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Pampering mom from head to toe

Pregnant and on bed rest, with a 3-year-old son and a husband working full time, Rochelle Walker wanted her mommy, who lived hours away.

She would have settled for a concierge.

Walker muddled through somehow, but she has just launched a Baltimore-area concierge service to offer the sort of help she could have used as an expectant and new mother.

Pampered Mommas offers a wide range of services, including in-home pre- and postnatal massage, hypnosis for childbirth, in-home prenatal yoga, maternity and newborn photography, meal delivery, housekeeping, baby sitting — even "cloth diapering education."

"I really designed it and created this idea for moms," said Walker, 36, whose two children are 41/2 and 15 months now. "And being a stay-at-home mom is just as difficult as the mom who gets up and goes to work every day."

The service, which Walker started just this month out of her Parkville home, taps into the mommy-centrism that can be seen on reality TV and in the growing number of professional services available to mothers.

The pamper-mommy movement is such that Walker's web site, http://www.pamperedmommas.com, could easily be confused with http://www.pamperedmamas.com, run by a doula in Nova Scotia who, in addition to helping mothers with childbirth and breast-feeding, offers scrapbooking services.

"Pregnant in Heels," a TV series on Bravo, follows "maternity concierge, fashion designer and pregnancy guru Rosie Pope" as she advises well-heeled clients on their "pregnancy dilemmas."

"From shotgun wedding planning and rock n'roll nursery makeovers, to daddy boot camps and even getting the baby into British aristocracy, Rosie Pope is the maternity concierge to the most affluent –- and hormonal — expectant mothers in the city," Bravo says on the show's web site.

Walker is a fan of the show but said her services are nothing like what's been portrayed on TV, noting that in one episode, producers empaneled a focus group to help the mom pick a name for her baby.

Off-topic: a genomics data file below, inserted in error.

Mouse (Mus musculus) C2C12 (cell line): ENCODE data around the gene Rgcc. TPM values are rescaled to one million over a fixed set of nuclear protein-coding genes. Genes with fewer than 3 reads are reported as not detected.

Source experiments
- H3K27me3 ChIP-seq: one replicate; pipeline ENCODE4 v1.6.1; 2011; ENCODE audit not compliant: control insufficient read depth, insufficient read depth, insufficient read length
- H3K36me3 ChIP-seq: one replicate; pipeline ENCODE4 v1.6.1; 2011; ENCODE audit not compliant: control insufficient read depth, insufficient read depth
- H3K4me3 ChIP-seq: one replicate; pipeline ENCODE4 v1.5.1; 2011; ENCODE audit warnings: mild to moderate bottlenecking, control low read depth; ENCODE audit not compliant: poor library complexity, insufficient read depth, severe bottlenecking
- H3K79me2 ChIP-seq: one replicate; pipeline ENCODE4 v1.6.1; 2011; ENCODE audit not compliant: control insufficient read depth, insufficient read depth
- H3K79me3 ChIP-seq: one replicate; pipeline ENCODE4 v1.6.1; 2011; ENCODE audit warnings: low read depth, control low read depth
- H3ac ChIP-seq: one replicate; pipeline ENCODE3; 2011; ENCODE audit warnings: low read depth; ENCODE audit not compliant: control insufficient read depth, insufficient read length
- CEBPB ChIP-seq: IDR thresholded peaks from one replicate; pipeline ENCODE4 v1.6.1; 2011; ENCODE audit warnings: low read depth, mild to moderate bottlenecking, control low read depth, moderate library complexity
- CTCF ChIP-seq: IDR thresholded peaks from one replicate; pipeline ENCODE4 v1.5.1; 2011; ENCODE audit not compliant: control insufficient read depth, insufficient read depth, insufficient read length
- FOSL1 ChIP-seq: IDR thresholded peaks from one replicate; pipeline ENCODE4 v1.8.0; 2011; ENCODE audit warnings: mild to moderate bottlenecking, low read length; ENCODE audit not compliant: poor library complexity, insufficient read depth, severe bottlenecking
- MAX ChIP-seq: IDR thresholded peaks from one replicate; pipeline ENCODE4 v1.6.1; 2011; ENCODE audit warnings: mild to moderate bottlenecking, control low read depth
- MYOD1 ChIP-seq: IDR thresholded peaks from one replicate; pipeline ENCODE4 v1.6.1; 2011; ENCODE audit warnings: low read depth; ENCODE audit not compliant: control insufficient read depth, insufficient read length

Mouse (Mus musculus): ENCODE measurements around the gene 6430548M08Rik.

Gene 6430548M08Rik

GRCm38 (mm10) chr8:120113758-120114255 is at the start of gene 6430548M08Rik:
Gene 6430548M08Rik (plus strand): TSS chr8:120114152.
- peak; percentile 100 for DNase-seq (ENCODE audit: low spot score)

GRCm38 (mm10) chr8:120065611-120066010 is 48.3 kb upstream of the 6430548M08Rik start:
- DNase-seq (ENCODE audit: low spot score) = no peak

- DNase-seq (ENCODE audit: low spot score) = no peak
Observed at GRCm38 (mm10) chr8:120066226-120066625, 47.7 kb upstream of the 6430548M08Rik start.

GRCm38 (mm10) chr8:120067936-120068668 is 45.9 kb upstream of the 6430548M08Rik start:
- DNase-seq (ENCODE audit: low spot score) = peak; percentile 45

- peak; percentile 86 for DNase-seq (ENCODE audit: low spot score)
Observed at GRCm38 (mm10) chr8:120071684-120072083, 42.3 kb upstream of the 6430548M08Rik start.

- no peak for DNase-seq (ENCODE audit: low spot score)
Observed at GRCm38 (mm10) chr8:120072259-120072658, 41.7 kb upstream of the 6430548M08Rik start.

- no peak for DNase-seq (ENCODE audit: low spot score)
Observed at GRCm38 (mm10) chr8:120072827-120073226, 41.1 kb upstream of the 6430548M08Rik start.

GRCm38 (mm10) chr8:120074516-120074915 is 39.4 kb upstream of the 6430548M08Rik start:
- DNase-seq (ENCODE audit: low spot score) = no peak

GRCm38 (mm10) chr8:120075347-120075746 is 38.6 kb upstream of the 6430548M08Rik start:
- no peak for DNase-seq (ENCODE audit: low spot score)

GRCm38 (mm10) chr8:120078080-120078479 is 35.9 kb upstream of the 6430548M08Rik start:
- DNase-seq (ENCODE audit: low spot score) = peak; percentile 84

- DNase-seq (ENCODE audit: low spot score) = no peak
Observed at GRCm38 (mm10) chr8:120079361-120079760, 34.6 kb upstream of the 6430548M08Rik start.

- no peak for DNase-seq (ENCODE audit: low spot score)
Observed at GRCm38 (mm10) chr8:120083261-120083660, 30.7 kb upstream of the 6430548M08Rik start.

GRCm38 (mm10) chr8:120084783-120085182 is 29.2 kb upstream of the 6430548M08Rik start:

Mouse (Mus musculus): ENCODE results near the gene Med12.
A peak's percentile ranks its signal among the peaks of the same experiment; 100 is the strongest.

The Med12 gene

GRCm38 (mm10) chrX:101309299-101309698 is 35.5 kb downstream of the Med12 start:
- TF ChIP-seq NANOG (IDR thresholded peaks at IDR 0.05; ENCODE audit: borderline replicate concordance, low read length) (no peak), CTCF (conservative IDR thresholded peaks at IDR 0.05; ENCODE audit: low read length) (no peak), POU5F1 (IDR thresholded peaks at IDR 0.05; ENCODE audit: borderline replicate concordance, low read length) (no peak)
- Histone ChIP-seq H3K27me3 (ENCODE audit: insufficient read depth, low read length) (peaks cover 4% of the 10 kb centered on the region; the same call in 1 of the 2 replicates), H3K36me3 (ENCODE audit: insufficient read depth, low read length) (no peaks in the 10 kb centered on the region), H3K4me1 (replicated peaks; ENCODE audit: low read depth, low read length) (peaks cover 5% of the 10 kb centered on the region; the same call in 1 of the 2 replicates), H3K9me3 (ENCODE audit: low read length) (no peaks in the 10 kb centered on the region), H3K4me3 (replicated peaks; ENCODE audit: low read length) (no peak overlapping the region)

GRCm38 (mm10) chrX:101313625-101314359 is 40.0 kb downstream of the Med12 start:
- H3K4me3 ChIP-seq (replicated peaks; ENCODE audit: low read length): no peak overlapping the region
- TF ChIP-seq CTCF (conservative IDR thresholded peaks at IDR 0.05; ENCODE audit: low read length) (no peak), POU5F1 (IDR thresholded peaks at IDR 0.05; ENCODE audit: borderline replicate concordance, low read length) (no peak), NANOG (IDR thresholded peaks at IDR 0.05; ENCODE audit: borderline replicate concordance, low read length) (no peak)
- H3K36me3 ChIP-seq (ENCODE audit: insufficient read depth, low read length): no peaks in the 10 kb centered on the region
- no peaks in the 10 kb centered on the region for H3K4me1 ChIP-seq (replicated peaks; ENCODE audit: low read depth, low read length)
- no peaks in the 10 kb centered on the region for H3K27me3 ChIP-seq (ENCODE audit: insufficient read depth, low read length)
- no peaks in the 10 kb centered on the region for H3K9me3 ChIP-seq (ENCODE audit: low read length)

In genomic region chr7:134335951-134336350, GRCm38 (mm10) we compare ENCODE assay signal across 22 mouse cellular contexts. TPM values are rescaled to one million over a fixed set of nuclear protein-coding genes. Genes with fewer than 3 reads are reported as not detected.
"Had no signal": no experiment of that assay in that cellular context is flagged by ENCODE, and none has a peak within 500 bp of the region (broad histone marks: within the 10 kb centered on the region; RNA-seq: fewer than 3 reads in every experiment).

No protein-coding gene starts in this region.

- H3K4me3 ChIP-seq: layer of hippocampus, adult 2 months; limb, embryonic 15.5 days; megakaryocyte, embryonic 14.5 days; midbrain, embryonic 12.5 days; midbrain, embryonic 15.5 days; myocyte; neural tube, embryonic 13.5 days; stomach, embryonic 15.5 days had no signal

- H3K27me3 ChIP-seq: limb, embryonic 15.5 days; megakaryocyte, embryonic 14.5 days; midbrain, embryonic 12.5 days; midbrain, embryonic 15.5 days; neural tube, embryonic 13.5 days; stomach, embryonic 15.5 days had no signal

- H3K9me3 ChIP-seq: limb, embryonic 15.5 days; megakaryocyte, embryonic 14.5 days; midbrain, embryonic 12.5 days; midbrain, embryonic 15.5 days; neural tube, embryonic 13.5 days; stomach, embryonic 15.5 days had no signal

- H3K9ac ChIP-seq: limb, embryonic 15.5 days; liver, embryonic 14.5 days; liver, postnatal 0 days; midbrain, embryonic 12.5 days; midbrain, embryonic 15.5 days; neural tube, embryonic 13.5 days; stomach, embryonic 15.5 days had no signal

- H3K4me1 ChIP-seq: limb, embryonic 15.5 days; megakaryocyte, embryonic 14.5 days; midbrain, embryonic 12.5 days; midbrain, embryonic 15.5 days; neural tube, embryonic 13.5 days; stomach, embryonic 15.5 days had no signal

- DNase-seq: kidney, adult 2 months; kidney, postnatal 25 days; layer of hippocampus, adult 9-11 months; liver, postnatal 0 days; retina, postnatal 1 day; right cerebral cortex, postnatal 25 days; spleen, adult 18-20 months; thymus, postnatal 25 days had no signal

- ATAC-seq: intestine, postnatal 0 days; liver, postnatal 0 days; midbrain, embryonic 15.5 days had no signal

"Kind of ridiculous paying a woman to help them name the child," she said.

Hers, she said, is "a more realistic service for the average mom, the average, normal everyday mom — the mom on the go, the mom that just really needs an hour to herself to just regroup."

One of the distinctly unglamorous services she offers is cloth diaper education. Disposable diapers have been a part of American motherhood for so long that eco-conscious moms who'd like to go with cloth find themselves at a loss, she said.

So for a fee — $110 for an hour-to-90-minute consultation — Walker will send a cloth-diaper educator out to do some training.

"Someone comes into your home and brings a variety of cloth diapers to see, touch, feel, explain the pros and cons … go over how it works, what didn't work for her," she said.

The client receives a variety of cloth diapers, so she can try out different styles when the baby arrives and decide which one she wants — if any. One of the most important parts of the diaper session is this warning: "Both parents need to be on board, 100 percent, and be committed. … Cloth diapering is a commitment."

The idea of hiring someone to instruct an expectant mother in diapering technique would have been laughable just a few generations back. When families were bigger, girls grew up tending to younger siblings; they knew how to take care of babies well before their own came along.

Anyone who wasn't pressed into service as a kid could turn to mom or other female relatives for advice, if need be. But in a more mobile America, many new mothers don't have family nearby for help.

"A lot of people, they've moved away from their hometowns," Walker said. "Families aren't nearby. My mom is three hours away. I don't have the luxury of calling up Grandma and saying, 'Can you come over?' "

The woman who offers the cloth diapering advice is simply a mom who developed her expertise one cloth diaper at a time. But for services where professional training is required — prenatal massage, hypnosis, pedicures and manicures — Walker employs licensed professionals.

Mothers can find many of those services on their own. What Walker is selling is one-stop shopping, a single service that can hook a harried mom up with people who will organize the nursery, or baby-sit for just an hour or two, coach her through birth, photograph the birth, and make sure Mom's toenails look bright and shiny in the delivery room.

"If my husband could have gone to one web site to get me nursery organization and housekeeping and a massage, things would have been a lot simpler," Walker said. "Even if you're not on bed rest, the list of things you want to get done is long and it's stressful."


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